While the Central Water Commission is being blamed for not issuing any alert about the floods, experts said poor planning also was a major contributor to the disaster.

In July last year, at a meeting of the environment committee of the Jammu and Kashmir Legislative Council, experts warned that climate change coupled with an unplanned construction boom could lead to a disaster “worse than that of Uttarakhand” in ecologically fragile Jammu and Kashmir.

“In Jammu, a combination of factors including encroachment of river catchment areas, construction of residential and commercial structures along river banks and conversion of wetlands into agricultural lands exacerbated the (flooding),” said Bushan Parimoo, president of the Environment Awareness Forum, a nongovernmental organisation.

In the Kashmir valley, unplanned construction is being blamed as the major cause of the current flooding. “The colonies that have come up in last 20 years are not following any guideline and the master plan that is only on paper is hardly followed,” noted an editorial in Rising Kashmir, a daily newspaper.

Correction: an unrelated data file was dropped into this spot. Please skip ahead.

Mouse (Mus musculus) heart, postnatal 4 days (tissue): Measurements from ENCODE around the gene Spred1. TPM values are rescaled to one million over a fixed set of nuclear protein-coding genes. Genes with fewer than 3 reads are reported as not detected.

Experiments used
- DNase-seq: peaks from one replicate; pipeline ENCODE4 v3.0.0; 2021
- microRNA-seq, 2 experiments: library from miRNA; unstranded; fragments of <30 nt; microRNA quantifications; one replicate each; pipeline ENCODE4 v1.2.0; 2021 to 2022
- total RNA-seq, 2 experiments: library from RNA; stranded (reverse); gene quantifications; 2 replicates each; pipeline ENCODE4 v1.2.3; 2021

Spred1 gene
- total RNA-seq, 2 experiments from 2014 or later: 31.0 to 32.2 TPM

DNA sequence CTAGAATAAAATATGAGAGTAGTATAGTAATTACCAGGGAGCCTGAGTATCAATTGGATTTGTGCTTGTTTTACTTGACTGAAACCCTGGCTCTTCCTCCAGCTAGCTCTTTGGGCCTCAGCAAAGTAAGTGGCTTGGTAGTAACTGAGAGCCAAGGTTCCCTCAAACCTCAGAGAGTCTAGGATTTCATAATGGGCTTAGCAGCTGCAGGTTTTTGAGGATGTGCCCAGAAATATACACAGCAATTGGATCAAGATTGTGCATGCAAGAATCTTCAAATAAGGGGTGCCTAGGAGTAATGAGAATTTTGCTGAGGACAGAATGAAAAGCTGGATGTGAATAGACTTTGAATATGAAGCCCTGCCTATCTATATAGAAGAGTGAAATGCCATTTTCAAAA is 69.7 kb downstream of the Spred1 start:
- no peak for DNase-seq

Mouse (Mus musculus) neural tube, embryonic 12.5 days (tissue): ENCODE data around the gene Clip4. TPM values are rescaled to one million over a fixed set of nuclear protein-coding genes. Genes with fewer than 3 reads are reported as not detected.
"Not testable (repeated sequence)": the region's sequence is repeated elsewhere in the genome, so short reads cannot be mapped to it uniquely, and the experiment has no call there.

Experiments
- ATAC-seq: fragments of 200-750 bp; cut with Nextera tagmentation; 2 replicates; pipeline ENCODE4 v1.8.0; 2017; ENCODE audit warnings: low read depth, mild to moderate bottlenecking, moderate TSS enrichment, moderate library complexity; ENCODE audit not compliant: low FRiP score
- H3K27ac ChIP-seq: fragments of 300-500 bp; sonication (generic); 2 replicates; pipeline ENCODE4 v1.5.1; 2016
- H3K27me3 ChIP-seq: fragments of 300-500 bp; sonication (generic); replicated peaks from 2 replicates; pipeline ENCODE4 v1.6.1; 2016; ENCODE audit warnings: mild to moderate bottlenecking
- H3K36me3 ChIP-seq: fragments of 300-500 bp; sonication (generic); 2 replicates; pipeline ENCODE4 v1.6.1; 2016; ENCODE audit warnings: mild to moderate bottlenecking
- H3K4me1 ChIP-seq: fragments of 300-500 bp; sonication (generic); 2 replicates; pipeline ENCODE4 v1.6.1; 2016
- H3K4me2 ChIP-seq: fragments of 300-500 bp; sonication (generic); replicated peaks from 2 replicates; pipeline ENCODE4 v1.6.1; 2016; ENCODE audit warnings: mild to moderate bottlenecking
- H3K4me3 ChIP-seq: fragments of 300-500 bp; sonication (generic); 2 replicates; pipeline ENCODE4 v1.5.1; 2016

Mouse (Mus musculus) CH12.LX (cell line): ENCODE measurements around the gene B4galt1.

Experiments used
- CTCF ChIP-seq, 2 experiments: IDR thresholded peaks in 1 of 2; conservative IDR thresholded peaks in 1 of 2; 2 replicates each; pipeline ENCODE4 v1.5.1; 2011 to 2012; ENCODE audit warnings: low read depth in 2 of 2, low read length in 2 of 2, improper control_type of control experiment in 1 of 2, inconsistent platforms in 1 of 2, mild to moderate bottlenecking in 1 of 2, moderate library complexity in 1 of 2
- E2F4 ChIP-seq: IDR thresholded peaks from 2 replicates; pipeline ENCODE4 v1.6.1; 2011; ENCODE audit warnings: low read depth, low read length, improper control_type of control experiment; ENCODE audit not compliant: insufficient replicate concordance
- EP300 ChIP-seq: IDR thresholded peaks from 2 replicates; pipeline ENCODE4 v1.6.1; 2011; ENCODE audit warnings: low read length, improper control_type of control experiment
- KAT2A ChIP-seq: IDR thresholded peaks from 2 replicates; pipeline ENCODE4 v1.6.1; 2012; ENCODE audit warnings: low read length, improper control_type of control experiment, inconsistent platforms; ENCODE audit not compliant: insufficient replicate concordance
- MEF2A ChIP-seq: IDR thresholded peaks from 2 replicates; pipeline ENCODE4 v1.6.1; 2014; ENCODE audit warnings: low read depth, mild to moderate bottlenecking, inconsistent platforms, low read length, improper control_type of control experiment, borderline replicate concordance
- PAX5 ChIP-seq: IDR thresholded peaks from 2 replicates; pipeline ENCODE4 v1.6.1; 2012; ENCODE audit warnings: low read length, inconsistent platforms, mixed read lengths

“Since the devastation triggered by earthquakes in 2005, we have been raising a hue and cry over growing construction along both the banks of the River Tawi as well as floodplains and beds of seasonal rivers but no one paid heed,” G.M. Bhat, a professor of geology at the University of Jammu, told the Thomson Reuters Foundation.

“The government lacks vision and it never listens to experts,” he charged. “Mostly it’s a coterie of politicians, bureaucrats and private constructors who rule the roost. The government has legalised construction in the beds of seasonal rivers. Where will the floodwaters go during extreme rainfall?

“It was a disaster in the making” he said. “It must be a wake-up call for all of us.”

Experts pointed out that Jammu and Kashmir has no comprehensive disaster management plan or disaster response force equipped to handle such crises. Last year, Shashidhar Reddy, vice chair of the National Disaster Management Authority, warned during a visit that many Indian states lacked such preparedness and “Jammu and Kashmir is sailing in the same boat.”

To see a slideshow of images on the Kashmir flooding, click here.

Ashutosh Sharma is a journalist based in Jammu and Kashmir, India.

(Editing by Laurie Goering; laurie.goering@thomsonreuters.com)